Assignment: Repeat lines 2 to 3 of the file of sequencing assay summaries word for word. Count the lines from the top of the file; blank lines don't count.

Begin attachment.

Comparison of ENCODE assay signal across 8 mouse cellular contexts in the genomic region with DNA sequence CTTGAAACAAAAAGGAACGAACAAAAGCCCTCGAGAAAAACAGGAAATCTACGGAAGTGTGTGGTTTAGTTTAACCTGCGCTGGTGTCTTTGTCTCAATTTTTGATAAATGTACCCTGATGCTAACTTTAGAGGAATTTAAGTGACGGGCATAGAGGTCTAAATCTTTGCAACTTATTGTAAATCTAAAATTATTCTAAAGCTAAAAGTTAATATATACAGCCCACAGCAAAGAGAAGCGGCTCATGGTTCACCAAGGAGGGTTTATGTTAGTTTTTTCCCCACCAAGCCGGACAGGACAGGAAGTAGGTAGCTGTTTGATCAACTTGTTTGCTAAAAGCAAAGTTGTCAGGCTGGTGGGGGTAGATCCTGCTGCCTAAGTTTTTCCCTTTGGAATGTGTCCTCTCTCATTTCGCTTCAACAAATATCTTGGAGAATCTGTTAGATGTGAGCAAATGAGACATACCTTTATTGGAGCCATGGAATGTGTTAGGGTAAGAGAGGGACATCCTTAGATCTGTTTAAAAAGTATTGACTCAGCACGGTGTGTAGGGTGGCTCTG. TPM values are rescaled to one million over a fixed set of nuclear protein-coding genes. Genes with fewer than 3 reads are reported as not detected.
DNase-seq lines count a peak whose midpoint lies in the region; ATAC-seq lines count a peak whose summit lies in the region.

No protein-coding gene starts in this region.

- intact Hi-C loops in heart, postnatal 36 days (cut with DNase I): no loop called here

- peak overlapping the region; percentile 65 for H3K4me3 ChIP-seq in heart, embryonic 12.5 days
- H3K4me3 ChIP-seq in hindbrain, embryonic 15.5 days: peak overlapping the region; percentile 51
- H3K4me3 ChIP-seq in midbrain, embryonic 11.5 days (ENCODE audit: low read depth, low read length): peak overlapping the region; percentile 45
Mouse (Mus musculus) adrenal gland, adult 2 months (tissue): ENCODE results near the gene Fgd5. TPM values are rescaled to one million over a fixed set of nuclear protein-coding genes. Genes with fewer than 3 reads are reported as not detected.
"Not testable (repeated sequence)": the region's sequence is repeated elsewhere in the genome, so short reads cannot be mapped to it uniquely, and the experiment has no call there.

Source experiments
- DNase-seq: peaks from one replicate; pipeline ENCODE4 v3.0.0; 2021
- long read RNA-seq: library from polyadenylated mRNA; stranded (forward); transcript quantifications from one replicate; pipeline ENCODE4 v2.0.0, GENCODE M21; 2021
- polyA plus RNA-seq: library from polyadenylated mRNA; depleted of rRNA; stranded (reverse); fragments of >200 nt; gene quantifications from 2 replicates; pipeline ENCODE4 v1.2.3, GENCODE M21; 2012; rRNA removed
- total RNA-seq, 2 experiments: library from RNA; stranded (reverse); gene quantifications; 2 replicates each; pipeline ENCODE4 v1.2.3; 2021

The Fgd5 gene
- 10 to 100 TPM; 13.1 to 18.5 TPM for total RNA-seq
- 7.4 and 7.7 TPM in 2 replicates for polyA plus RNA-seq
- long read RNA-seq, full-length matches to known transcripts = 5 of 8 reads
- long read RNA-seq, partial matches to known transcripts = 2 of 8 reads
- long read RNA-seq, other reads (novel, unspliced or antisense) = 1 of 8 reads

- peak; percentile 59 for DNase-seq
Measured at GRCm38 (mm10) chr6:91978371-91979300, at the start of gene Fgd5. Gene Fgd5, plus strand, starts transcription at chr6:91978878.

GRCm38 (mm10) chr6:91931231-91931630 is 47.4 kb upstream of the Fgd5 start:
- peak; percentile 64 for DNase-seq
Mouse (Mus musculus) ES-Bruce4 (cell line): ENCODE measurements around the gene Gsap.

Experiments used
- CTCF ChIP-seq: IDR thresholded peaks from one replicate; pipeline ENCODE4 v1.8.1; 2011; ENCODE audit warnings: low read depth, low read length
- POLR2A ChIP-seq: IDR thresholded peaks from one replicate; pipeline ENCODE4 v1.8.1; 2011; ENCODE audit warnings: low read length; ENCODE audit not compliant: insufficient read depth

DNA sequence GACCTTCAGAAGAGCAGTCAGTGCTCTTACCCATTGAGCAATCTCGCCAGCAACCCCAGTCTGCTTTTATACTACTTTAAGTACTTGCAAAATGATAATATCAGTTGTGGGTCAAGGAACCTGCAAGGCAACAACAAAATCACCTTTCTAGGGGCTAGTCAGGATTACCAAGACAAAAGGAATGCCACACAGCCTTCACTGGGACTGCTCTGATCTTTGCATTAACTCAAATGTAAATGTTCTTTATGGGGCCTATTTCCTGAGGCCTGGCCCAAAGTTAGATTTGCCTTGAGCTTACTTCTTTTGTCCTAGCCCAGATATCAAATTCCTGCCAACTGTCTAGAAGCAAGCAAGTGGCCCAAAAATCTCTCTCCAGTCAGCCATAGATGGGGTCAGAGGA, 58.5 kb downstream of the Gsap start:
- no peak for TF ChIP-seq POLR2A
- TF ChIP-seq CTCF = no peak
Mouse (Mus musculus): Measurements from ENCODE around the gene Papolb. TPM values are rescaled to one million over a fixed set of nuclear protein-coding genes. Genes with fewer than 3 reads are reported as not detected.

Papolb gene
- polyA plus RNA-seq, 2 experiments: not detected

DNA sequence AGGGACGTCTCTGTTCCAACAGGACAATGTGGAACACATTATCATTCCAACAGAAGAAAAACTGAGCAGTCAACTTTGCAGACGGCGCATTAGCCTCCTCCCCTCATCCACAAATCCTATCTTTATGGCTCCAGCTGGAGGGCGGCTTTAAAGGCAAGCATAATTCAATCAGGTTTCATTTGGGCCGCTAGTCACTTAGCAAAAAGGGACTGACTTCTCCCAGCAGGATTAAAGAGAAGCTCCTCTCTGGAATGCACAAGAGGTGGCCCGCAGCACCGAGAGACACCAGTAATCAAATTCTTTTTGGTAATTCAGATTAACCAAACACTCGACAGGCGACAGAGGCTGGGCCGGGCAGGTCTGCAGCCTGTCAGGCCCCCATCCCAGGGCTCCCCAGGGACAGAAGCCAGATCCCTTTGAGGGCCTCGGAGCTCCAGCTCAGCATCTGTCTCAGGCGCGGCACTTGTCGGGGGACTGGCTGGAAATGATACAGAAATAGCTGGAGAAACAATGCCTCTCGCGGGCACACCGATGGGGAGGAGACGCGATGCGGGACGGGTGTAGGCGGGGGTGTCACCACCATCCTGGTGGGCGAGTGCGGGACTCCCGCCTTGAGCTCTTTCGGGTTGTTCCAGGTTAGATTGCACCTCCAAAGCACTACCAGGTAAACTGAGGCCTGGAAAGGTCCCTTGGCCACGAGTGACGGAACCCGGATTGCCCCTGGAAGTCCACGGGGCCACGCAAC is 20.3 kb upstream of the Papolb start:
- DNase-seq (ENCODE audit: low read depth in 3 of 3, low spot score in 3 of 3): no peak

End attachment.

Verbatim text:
DNase-seq lines count a peak whose midpoint lies in the region; ATAC-seq lines count a peak whose summit lies in the region.

No protein-coding gene starts in this region.